But it wasn’t enough. About 12 years ago, he got together with a group of like-minded people to figure out what they could do to serve their poorest neighbors. They started with representation from four or five Newark churches and grew to about double that. One of the members, Richard Waibel of Newark Methodist Church, reached out to representatives from Friendship House, who explained what they were doing in Wilmington and what they might be able to do in Newark. From those conversations, the Newark Empowerment Center (NEC) was born.
Today, most of Newark’s homeless citizens are in some way clients of the NEC. “The Empowerment Center is going to, first of all, help coordinate the rebuilding of their lives,” Parkins said. “That’s probably the biggest thing that they do, give them a sense of direction and encouragement. Tell them, ‘You need to do this step, this step, this step.’ They’re going to coordinate, tell them this agency can do this for you, help you, steer you in that direction.”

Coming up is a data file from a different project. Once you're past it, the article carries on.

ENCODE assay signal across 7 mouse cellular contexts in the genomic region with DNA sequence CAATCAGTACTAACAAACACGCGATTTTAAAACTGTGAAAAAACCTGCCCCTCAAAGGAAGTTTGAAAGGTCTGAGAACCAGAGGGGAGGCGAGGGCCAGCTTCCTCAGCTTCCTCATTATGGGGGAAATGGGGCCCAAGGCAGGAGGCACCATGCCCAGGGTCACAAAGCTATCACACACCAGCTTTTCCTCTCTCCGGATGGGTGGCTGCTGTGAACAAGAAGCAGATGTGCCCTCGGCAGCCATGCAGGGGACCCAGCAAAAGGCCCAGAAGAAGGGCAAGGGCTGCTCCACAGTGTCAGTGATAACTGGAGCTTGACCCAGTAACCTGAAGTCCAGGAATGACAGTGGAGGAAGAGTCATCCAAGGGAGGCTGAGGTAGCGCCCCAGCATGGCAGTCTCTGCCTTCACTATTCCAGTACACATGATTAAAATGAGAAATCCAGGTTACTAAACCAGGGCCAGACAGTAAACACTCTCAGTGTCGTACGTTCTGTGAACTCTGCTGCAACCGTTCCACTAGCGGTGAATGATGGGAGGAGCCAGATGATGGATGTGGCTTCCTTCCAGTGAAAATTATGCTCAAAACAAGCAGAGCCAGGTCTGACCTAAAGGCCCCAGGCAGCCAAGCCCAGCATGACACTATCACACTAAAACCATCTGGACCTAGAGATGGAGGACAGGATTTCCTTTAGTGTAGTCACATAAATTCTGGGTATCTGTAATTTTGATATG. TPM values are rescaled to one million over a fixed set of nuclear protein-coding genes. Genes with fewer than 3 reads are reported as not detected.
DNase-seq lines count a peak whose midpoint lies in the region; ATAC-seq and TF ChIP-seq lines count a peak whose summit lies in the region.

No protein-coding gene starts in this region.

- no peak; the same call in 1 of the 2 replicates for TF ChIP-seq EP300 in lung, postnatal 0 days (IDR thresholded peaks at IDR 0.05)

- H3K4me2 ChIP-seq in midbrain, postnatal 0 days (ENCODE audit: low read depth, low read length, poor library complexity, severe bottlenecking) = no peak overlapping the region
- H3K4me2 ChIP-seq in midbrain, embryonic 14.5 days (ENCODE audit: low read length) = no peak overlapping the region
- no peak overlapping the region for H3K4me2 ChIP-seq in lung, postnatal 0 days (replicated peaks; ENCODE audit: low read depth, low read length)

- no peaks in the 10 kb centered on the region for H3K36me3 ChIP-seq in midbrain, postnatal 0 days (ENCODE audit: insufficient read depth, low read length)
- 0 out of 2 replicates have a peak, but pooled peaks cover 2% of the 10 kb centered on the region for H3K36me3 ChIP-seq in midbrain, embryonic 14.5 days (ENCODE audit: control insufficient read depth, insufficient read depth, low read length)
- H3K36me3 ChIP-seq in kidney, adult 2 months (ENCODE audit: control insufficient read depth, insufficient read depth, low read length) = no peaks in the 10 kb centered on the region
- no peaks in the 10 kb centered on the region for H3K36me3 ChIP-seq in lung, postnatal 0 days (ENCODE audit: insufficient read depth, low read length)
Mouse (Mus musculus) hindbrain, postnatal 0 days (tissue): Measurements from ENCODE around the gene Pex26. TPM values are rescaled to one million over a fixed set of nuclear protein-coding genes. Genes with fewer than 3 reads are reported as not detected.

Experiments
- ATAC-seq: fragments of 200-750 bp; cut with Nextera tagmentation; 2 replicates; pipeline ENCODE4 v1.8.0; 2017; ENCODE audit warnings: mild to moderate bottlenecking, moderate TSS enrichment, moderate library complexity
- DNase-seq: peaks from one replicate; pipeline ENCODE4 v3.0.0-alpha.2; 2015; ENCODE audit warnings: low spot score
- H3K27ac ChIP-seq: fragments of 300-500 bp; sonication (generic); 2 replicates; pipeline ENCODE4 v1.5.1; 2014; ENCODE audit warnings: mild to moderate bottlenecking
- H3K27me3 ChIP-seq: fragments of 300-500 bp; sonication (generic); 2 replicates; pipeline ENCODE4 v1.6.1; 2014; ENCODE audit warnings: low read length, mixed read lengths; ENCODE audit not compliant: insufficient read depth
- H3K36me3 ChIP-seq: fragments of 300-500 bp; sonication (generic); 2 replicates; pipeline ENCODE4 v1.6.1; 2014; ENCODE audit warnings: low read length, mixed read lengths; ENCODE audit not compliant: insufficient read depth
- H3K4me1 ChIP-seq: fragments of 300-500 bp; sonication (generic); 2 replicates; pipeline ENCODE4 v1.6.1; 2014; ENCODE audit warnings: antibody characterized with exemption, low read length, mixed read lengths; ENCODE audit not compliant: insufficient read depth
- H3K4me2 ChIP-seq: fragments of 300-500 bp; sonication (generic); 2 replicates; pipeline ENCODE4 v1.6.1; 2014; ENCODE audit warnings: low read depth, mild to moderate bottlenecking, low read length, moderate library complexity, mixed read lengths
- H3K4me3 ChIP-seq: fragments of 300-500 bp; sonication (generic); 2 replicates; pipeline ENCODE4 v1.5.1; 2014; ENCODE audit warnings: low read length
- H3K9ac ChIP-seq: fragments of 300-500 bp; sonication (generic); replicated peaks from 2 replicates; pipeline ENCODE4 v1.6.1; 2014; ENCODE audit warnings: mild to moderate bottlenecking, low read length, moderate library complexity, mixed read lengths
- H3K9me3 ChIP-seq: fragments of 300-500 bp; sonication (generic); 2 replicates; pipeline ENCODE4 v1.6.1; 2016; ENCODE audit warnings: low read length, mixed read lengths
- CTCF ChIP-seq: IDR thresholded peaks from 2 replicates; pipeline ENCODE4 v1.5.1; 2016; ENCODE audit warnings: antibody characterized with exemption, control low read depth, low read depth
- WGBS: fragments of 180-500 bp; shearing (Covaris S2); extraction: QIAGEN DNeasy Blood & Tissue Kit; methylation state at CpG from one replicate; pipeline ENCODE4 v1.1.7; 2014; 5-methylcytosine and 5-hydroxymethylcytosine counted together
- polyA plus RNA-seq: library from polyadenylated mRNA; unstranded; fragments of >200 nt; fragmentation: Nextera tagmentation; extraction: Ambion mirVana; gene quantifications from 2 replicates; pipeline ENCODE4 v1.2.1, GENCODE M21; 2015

Around the same time, the group created Code Purple, a winter emergency shelter program. “This idea was generated on one of the hottest days of the year, a dozen years ago,” Parkins said. The group decided that they needed to have a place where homeless people can go on exceptionally cold nights. “We said, ‘The church is empty, it’s warm, let’s open the doors to the church.’ And so we got a group of churches together”
It took a bit of convincing to get everyone on board. There were concerns about what “these people” might do, or what might go wrong when they were let into the churches.